Expert Advice on the Pros and Cons of Developing a BYOD Policy – Commentary by Paul Hill

December 4, 2013 — Mobile Fever

As BYOD becomes more acceptable in the workplace, the concerns of IT leaders continue to grow. We interviewed 22 mobility and BYOD experts to provide some pros and cons around implementing and developing an Enterprise Mobility BYOD strategy. (Click here to see comments from other 21 consultants –

Paul B. Hill, Senior Consultant, SystemsExperts

Paul B. Hill is a Senior Consultant at SystemsExperts, assisting on a wide range of challenging projects across a variety of industries including higher education, legal, and financial services with the company for more than twelve years. He joined SystemExperts full time in March 2012 and coordinates the SMARTday practice. 

Some of the pros of a BYOD policy for the enterprise include:

– Perceived cost savings resulting by shifting the acquisition cost of smartphones and tablets to employees
– An attempt to foster employee morale by granting employees the ability to adopt new platforms of their own choosing
– Eliminating a potential tax reporting burden if the IRS decides that company provided smartphones and tablets are taxable benefits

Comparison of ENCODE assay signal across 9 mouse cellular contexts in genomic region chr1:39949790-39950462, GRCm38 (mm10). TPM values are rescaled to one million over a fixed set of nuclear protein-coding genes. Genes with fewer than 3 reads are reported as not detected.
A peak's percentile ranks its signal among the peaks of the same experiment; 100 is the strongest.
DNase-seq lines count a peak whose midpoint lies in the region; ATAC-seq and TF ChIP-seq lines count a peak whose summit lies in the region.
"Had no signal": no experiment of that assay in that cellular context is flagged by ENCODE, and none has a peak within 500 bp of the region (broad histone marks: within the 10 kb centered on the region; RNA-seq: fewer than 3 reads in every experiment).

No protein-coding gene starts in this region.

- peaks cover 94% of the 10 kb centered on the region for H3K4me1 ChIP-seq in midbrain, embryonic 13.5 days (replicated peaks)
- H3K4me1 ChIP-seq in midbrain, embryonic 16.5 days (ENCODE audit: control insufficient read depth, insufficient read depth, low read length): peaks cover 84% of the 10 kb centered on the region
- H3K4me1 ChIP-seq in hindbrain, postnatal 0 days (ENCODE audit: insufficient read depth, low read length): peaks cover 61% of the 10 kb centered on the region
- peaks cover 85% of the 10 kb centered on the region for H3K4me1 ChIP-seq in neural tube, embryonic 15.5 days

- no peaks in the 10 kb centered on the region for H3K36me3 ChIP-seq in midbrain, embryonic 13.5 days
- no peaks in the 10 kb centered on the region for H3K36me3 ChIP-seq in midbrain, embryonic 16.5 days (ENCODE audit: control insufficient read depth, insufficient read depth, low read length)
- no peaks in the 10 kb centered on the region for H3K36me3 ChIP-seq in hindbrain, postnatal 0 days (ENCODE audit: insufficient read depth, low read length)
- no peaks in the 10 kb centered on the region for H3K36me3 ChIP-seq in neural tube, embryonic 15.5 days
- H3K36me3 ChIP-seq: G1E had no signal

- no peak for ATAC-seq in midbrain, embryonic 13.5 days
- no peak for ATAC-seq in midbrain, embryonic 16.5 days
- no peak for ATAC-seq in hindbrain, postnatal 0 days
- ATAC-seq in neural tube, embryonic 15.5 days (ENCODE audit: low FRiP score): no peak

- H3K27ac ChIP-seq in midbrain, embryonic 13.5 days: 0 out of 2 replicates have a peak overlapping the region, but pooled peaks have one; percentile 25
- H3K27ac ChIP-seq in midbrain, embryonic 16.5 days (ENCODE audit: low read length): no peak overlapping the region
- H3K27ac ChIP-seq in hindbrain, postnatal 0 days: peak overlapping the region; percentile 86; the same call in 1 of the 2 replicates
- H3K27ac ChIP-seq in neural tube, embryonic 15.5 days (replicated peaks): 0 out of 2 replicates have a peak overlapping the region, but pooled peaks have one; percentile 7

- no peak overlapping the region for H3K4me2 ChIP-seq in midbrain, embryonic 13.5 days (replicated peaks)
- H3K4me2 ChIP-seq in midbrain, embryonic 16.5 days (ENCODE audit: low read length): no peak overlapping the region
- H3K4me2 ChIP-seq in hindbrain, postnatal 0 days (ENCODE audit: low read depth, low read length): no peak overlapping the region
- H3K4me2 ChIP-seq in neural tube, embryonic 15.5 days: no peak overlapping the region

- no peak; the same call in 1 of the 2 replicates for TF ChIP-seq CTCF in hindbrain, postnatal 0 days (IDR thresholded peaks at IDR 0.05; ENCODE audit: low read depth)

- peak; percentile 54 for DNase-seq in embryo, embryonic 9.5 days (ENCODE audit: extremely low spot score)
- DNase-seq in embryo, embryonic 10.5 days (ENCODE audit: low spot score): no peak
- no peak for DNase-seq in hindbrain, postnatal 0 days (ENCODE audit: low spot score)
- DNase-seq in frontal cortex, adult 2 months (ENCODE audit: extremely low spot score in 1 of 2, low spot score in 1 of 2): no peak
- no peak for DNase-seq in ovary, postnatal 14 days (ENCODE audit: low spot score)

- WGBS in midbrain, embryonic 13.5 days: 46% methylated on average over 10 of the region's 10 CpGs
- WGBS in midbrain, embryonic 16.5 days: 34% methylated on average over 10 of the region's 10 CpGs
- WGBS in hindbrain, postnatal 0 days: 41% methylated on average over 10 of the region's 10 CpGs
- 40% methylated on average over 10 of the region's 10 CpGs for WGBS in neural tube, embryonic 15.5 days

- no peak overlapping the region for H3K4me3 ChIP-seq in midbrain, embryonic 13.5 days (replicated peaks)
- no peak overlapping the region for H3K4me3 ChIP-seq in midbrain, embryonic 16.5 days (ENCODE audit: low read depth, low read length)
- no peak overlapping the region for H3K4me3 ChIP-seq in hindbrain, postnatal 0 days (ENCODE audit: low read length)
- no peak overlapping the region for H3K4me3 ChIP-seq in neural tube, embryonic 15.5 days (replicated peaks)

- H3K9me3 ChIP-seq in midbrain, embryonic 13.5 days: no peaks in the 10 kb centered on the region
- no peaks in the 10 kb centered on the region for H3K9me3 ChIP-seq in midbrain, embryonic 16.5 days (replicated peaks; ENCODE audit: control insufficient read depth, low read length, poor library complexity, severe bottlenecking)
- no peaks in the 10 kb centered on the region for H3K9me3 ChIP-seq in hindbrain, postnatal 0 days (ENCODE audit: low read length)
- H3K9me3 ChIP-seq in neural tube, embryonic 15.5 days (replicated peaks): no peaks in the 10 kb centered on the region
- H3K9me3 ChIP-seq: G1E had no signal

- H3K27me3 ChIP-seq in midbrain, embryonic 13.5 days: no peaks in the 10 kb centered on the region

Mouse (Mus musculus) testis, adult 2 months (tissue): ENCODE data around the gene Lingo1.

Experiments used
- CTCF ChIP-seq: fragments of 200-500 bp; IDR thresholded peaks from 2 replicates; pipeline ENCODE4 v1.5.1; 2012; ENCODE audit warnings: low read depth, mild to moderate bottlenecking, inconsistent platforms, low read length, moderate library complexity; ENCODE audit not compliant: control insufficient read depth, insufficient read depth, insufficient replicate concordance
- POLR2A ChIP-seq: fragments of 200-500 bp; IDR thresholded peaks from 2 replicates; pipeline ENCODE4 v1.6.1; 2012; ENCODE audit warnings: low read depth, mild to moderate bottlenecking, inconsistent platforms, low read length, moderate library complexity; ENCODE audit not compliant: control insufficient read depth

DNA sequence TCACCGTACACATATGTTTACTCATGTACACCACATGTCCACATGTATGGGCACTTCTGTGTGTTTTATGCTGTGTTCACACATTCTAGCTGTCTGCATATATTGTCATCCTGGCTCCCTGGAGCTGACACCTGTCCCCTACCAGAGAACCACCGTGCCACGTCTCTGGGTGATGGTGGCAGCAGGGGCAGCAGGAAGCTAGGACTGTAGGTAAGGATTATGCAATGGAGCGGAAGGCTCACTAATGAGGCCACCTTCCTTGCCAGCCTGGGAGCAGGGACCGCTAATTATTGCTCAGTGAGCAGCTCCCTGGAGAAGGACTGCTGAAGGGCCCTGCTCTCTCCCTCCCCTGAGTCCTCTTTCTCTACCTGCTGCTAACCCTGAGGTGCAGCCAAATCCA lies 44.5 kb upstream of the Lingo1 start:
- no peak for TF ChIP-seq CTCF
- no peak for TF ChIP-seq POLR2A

– Potential time savings by avoiding corporate dialing and data plans with carriers

Some of the cons facing companies when they adopt a BYOD policy include:

– Higher support costs: support staff may need to be trained to answer questions about a wider variety of platforms; multiple answers to address a single issue may need to be established, and some support staff specialization may occur
– Increased security risks: not all mobile platforms support all security features
– Handling of corporate: understanding where corporate data may reside, ensuring compliance with data retention policies, eDiscovery, and ensuring that all corporate data is being properly handled
– Balancing corporate requirements/liabilities: organizations are not yet requiring employees to sign liability waivers to protect companies that may accidentally destroy personal data if a device has to be remotely wiped.

Despite the risks, the desire to achieve cost savings and improve employee morale will continue to drive BYOD for the foreseeable future.